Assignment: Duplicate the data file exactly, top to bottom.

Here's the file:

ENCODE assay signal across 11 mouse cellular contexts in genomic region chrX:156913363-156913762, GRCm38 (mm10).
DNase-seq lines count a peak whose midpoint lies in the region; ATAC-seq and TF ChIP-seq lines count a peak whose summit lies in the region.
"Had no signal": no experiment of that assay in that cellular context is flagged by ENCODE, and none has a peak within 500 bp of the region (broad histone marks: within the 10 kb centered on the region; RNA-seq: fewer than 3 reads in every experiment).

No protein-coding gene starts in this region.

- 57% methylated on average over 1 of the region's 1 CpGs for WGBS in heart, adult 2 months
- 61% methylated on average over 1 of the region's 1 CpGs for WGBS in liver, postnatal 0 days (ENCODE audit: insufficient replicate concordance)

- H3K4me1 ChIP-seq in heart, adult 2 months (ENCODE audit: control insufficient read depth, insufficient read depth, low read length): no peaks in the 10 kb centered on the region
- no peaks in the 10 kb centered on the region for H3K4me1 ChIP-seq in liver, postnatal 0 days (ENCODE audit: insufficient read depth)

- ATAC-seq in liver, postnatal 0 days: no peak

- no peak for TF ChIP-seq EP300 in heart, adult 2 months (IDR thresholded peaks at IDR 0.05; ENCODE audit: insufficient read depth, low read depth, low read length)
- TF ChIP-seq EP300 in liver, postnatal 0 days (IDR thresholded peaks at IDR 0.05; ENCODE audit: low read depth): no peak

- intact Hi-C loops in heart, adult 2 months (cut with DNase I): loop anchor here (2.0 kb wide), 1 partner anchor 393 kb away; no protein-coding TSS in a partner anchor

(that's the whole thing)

ENCODE assay signal across 11 mouse cellular contexts in genomic region chrX:156913363-156913762, GRCm38 (mm10).
DNase-seq lines count a peak whose midpoint lies in the region; ATAC-seq and TF ChIP-seq lines count a peak whose summit lies in the region.
"Had no signal": no experiment of that assay in that cellular context is flagged by ENCODE, and none has a peak within 500 bp of the region (broad histone marks: within the 10 kb centered on the region; RNA-seq: fewer than 3 reads in every experiment).

No protein-coding gene starts in this region.

- 57% methylated on average over 1 of the region's 1 CpGs for WGBS in heart, adult 2 months
- 61% methylated on average over 1 of the region's 1 CpGs for WGBS in liver, postnatal 0 days (ENCODE audit: insufficient replicate concordance)

- H3K4me1 ChIP-seq in heart, adult 2 months (ENCODE audit: control insufficient read depth, insufficient read depth, low read length): no peaks in the 10 kb centered on the region
- no peaks in the 10 kb centered on the region for H3K4me1 ChIP-seq in liver, postnatal 0 days (ENCODE audit: insufficient read depth)

- ATAC-seq in liver, postnatal 0 days: no peak

- no peak for TF ChIP-seq EP300 in heart, adult 2 months (IDR thresholded peaks at IDR 0.05; ENCODE audit: insufficient read depth, low read depth, low read length)
- TF ChIP-seq EP300 in liver, postnatal 0 days (IDR thresholded peaks at IDR 0.05; ENCODE audit: low read depth): no peak

- intact Hi-C loops in heart, adult 2 months (cut with DNase I): loop anchor here (2.0 kb wide), 1 partner anchor 393 kb away; no protein-coding TSS in a partner anchor